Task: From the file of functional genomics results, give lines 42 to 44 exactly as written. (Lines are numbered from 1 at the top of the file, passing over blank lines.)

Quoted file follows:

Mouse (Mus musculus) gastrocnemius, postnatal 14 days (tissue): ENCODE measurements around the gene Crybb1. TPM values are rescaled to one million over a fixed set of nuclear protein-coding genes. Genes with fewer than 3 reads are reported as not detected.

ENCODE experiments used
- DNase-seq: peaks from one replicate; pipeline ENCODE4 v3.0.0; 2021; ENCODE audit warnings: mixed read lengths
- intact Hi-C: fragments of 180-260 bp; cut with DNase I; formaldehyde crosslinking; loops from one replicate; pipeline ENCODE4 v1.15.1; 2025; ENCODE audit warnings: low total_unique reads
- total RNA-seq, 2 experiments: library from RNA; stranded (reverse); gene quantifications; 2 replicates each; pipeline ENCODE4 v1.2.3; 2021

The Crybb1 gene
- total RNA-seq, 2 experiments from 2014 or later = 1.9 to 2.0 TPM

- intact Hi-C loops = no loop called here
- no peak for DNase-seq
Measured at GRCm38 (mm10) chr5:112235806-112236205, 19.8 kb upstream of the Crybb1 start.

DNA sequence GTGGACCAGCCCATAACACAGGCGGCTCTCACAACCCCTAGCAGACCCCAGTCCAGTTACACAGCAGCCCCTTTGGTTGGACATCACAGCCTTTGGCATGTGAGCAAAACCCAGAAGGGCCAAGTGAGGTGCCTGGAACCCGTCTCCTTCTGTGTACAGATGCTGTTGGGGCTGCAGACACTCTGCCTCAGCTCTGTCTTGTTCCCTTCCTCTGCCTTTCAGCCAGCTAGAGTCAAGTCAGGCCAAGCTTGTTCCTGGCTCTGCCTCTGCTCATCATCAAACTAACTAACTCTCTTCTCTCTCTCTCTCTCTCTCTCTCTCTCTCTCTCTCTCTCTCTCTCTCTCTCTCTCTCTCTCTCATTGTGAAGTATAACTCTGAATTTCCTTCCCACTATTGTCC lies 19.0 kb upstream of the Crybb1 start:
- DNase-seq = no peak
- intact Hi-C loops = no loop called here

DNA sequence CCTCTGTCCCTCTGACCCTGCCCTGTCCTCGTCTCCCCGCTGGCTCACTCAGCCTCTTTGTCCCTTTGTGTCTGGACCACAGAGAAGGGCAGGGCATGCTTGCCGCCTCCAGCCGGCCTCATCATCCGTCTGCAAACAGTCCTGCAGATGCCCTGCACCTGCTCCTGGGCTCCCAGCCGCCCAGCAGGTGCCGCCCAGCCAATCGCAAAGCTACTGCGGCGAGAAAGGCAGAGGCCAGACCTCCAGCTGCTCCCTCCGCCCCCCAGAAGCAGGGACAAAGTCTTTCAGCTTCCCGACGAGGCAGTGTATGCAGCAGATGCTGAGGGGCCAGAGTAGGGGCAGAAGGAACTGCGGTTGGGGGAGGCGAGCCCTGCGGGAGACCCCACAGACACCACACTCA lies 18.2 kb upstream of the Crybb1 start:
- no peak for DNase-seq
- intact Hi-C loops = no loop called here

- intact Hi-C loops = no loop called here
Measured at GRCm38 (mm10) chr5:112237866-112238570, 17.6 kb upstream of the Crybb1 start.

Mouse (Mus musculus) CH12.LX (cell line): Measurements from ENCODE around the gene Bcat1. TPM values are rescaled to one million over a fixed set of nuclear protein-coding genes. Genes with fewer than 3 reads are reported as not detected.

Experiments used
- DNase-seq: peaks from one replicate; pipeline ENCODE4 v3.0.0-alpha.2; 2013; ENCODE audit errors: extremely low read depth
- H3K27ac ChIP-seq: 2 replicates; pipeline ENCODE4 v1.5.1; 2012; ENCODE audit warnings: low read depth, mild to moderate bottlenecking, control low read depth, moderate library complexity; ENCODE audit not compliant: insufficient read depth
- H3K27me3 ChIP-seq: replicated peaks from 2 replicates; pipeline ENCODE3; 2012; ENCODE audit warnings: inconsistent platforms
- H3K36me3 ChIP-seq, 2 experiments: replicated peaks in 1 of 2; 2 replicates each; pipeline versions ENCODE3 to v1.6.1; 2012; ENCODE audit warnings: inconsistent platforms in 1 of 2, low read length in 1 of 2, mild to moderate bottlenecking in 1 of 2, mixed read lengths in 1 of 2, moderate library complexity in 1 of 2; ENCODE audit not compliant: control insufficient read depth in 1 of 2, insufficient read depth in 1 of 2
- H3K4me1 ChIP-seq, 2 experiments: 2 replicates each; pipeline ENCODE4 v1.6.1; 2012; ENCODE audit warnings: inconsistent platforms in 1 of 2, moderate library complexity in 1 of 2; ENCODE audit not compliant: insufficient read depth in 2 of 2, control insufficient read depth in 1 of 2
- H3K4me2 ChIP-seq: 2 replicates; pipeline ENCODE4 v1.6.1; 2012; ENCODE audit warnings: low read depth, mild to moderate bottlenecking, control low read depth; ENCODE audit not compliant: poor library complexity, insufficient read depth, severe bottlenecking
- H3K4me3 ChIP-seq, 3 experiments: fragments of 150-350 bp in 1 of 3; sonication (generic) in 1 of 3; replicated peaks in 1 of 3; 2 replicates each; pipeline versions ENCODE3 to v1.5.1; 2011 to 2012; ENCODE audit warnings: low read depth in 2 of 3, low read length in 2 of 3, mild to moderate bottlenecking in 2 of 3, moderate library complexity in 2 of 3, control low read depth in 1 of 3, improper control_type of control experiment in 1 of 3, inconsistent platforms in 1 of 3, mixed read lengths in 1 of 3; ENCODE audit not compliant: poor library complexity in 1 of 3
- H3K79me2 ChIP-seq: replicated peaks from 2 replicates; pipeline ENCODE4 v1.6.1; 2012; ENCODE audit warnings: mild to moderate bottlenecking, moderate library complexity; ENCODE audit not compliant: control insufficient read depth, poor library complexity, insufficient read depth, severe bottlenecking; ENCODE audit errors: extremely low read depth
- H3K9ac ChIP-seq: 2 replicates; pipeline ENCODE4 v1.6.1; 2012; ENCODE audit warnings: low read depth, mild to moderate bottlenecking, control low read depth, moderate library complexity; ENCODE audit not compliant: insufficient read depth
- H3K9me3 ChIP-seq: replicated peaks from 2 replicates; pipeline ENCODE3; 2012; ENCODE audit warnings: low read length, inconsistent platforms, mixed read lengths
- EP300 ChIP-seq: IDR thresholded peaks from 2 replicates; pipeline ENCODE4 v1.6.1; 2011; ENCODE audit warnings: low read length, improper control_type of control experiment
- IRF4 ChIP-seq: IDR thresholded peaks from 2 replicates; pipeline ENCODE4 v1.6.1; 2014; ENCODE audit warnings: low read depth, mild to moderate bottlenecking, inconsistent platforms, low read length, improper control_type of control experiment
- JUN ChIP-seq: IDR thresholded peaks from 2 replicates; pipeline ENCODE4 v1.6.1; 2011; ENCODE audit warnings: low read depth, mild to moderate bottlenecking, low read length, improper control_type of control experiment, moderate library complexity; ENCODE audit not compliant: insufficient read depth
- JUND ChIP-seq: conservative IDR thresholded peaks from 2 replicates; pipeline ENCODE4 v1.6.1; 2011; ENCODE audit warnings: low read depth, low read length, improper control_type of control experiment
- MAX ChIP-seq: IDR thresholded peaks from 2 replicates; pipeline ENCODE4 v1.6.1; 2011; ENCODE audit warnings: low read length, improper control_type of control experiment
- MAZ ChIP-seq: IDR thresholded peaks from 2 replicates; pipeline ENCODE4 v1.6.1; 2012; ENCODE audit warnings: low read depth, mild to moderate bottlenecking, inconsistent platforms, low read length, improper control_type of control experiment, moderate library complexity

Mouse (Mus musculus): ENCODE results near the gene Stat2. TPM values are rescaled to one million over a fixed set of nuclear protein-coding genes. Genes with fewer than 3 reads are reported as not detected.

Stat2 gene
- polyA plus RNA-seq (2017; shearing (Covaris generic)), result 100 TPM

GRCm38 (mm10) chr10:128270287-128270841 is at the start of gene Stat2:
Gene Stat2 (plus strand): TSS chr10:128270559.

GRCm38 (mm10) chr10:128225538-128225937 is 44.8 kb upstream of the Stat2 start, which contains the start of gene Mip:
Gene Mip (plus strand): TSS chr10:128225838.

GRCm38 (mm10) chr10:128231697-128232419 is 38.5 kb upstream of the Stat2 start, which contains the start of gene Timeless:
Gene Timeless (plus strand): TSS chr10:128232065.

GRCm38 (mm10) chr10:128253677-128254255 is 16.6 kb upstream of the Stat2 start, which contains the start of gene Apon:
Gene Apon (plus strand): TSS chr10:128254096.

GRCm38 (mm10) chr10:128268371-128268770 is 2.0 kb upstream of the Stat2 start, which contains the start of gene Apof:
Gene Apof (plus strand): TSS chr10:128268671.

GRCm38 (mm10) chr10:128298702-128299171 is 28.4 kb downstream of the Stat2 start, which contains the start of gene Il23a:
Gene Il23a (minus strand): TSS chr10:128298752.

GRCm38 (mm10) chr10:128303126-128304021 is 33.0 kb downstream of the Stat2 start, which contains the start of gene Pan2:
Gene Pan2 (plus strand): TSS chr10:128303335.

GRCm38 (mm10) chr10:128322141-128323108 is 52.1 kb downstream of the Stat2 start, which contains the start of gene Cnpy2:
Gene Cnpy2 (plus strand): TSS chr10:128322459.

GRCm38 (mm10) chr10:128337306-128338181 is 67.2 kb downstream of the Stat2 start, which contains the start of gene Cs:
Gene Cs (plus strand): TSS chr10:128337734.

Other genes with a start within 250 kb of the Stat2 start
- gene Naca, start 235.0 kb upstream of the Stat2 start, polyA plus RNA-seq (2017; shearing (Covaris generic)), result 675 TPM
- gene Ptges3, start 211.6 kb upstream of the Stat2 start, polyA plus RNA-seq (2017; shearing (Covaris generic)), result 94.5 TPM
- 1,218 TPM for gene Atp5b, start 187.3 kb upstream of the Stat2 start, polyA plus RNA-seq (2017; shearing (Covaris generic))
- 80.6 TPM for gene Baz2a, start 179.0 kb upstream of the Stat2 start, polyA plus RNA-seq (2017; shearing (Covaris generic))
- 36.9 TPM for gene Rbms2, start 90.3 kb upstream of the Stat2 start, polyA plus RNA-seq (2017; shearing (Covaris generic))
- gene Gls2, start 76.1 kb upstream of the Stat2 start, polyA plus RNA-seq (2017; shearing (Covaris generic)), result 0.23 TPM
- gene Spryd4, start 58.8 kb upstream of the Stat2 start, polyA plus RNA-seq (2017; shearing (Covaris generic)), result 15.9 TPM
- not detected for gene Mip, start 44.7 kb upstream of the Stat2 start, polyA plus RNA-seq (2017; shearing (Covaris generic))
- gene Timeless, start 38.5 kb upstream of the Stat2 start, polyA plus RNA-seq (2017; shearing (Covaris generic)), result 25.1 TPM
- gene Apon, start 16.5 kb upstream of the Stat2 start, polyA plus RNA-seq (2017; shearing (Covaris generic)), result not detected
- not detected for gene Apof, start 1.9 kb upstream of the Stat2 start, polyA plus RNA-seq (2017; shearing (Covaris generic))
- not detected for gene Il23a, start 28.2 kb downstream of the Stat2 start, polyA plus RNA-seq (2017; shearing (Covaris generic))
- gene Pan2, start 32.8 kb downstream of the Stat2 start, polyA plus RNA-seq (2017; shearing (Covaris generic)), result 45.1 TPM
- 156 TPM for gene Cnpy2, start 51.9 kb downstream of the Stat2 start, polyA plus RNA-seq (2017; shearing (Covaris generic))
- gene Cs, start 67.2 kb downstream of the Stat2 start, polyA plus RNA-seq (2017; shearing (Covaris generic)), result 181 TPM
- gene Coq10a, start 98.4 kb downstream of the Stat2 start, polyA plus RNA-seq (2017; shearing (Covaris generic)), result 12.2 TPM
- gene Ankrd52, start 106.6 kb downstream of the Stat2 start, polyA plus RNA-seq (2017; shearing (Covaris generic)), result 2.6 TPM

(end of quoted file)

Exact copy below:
GRCm38 (mm10) chr10:128225538-128225937 is 44.8 kb upstream of the Stat2 start, which contains the start of gene Mip:
Gene Mip (plus strand): TSS chr10:128225838.

GRCm38 (mm10) chr10:128231697-128232419 is 38.5 kb upstream of the Stat2 start, which contains the start of gene Timeless: